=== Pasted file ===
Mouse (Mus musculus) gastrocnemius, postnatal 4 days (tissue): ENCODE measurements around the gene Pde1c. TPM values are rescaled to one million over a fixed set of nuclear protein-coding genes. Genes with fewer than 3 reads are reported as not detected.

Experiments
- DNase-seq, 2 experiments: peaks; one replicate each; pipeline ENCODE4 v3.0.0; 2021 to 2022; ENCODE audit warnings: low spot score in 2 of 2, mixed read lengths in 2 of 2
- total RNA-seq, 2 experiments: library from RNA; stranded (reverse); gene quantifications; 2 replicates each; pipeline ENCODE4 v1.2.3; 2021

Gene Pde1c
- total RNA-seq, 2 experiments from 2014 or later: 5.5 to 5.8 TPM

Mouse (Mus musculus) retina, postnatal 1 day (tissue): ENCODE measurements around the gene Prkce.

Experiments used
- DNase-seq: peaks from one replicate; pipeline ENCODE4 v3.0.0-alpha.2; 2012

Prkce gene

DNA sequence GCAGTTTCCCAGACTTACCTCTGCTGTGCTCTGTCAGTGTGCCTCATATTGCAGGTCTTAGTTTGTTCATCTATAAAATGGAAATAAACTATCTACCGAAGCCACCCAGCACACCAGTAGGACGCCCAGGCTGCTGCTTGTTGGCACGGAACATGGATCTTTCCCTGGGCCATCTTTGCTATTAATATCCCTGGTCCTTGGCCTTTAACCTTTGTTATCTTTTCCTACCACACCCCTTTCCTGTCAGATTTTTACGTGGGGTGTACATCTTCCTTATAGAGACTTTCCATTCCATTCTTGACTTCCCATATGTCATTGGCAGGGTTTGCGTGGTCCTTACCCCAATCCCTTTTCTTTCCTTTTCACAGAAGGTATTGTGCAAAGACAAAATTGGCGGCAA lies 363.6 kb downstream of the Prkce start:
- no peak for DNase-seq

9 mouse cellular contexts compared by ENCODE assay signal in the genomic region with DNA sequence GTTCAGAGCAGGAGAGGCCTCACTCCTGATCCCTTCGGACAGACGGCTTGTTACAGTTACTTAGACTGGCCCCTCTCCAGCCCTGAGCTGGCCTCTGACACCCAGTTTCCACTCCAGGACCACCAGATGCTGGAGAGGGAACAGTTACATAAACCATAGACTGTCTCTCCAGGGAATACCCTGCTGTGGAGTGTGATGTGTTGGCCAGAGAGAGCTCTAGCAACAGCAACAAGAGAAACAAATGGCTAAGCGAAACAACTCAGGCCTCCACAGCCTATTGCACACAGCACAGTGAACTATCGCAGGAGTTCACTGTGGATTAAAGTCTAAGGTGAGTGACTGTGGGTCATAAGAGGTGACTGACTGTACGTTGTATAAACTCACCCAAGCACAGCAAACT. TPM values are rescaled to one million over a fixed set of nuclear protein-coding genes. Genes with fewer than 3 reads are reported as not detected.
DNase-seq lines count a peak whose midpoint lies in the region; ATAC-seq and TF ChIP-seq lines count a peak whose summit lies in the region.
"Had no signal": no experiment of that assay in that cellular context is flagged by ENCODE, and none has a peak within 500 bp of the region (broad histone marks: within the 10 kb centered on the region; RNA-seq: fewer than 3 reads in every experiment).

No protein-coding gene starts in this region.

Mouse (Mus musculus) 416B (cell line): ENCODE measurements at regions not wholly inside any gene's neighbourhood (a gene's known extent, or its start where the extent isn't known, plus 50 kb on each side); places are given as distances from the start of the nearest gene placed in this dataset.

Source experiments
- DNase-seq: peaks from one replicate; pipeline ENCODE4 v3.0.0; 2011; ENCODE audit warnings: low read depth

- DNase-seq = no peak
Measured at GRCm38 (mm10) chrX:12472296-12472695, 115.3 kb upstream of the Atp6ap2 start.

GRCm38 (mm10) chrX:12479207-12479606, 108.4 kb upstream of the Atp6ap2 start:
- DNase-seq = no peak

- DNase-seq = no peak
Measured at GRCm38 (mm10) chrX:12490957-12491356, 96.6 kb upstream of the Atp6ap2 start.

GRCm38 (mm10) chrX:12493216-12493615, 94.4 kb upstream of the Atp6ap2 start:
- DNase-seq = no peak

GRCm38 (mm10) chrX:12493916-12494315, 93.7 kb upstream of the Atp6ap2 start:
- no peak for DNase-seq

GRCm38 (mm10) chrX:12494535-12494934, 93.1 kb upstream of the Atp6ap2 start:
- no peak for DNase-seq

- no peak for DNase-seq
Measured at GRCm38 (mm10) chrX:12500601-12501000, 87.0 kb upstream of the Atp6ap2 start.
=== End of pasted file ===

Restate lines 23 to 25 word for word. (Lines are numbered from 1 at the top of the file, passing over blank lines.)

- DNase-seq = no peak

- DNase-seq = no peak
Measured at GRCm38 (mm10) chrX:12490957-12491356, 96.6 kb upstream of the Atp6ap2 start.